Thinking Inside the Box: Looking Outward Whilst Turning Inward with the Panacea Society
Volunteer Thomas Vaughan on the Panacea’s newest installation…
Mabel Barltrop, taking the name Octavia and believing herself to be an immortal prophetess in direct communion with God, founded the ‘Community of the Holy Ghost’ with 12 ‘Apostles’ in 1919 at 12 Albany Road, Bedford. When Barltrop began what later came to be known as the Panacea Society, it held the express purpose of lobbying 24 Bishops from the Church of England to open Joanna Southcott’s Box of Prophecies. What lay within this box was alleged to be a Panacea-cure (universal cure) in writing to the vaguely defined ‘ills of the world’.
Volunteers & staff install pieces from This is The Box. Photograph by Roz Carman.
Whilst waging her nationwide campaign to ‘Open the Box’, Barltrop headed a growing community of dedicated Christian women at the Bedford address of the Panacea Society. This society, of which approximately 70 women lived at the Bedford address, was ran by the autocratic figure of Barltrop until her death in 1934. The Panacea Society has acquired something of a mysterious reputation, and is seen as having been a group closed off and secluded from the outside world; the society certainly drew inspiration from the Biblical passage “Do not conform to the pattern of this world, but be transformed by the renewing of your mind” (Romans 12:2). Within the property and the locality the society certainly strove towards a degree of self-sufficiency; it boasted local allotments, fruit trees and a beautiful garden for meditation, all maintained by the female residents (which continues to be wonderfully maintained). Indeed, it appears the women created an exclusive spiritual Garden of Eden within their Bedford property. Contributing to this impression as well was the pre-dominance of women in the society’s membership; remembering that in 1919 women’s freedoms were only beginning to advance from domestic roles, a society of women this large would have aroused suspicions which still leave their mark today. There therefore seems to be a large paradox at the centre of the Panacea Society: a small community whose headquarters lay outside a major urban city and whose core were middle-aged middle-class women, seem to have commanded and to some extent implemented a vision of international religious implication, by using popular new medias.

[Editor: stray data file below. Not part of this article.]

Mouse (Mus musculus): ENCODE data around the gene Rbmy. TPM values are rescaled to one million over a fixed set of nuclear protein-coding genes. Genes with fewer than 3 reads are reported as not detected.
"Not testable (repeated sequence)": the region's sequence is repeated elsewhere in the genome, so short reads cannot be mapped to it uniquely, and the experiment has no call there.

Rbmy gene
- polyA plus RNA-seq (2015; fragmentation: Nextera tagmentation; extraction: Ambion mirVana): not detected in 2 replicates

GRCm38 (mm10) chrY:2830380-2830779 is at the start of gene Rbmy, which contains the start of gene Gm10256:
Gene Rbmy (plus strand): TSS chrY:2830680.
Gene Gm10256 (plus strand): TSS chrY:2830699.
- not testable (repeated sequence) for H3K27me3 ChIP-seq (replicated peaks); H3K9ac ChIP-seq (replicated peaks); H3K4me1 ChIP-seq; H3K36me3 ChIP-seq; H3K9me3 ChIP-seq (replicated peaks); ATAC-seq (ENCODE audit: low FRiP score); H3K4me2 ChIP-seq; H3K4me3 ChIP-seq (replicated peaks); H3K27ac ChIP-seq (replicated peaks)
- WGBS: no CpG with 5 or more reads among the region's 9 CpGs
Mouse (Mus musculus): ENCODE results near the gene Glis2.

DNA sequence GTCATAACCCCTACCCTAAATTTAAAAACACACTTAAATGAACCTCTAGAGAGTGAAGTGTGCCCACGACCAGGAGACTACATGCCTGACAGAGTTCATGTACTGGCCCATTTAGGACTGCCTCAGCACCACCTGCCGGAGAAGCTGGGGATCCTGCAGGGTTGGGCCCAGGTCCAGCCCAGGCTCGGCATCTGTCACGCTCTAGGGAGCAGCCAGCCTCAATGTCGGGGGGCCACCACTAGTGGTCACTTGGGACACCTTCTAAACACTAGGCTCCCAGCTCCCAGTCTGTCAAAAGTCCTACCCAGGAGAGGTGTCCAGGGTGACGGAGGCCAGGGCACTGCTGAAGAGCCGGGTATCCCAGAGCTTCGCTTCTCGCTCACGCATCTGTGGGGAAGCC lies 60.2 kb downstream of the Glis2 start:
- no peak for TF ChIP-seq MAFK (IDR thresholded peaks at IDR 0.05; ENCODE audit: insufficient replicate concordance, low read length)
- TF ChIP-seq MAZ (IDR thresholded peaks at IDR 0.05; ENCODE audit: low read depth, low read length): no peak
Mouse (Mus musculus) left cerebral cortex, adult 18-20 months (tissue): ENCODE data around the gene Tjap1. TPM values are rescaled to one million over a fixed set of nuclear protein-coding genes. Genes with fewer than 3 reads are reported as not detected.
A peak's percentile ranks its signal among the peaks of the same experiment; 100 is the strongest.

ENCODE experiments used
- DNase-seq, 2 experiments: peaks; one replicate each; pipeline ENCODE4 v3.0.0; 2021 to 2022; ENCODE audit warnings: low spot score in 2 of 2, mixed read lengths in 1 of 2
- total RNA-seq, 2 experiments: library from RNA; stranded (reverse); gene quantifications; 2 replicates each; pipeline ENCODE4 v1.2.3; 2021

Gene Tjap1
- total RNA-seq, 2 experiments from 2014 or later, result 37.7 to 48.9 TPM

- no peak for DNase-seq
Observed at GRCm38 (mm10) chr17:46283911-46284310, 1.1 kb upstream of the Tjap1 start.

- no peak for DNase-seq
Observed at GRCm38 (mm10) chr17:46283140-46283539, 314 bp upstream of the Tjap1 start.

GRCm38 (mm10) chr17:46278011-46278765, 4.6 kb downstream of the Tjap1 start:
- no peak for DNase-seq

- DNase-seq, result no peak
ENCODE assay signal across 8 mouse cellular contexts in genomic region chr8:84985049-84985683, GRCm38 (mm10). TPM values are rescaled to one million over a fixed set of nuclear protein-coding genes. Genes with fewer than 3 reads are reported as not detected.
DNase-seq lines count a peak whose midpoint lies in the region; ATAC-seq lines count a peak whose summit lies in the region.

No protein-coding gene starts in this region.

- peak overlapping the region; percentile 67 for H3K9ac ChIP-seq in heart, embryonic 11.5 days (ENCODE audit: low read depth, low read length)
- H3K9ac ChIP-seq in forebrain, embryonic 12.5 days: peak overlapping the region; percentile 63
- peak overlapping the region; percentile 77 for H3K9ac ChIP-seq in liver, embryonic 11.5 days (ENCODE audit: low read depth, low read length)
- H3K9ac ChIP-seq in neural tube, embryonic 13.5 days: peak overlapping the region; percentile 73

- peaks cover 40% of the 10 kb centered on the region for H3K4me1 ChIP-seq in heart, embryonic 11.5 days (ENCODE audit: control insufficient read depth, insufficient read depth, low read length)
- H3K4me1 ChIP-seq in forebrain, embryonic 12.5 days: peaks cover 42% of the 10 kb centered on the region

This is the issue which lies at the heart of the new museum’s installation. Large poster reproductions scattered around the lower floor of the museum simultaneously recognise the modesty of the society whilst also explaining the technical ingenuity and political ferocity with which it pursued its goals. One of the first banners you see as you enter the old Edwardian House reads: “CRIME AND BANDITRY, DISTRESS AND PERPLEXITY, WILL INCREASE IN ENGLAND UNTIL THE BISHOPS OPEN JOANNA SOUTHCOTT’S BOX”. This is just one of many newspaper adverts taken out by the Panacea Society in National Newspapers throughout the 1920s and 30s. One of the most striking features of the new installation is seeing just how politically engaged this supposedly ‘closed’ society was: another poster commenting upon the threat of Soviet communism, originally positioned in a busy London tube station reads: “MOSCOW’S FATE WILL BE LONDON’S DOOM.” By showing their adeptness at manipulating a nation’s paranoia, the early Panaceans showed that they were conscious of their political environment post-Great War and that they were part of a society in the midst of staggering social change.
Propaganda posters ready to be installed inside the Museum. Photograph by Roz Carman.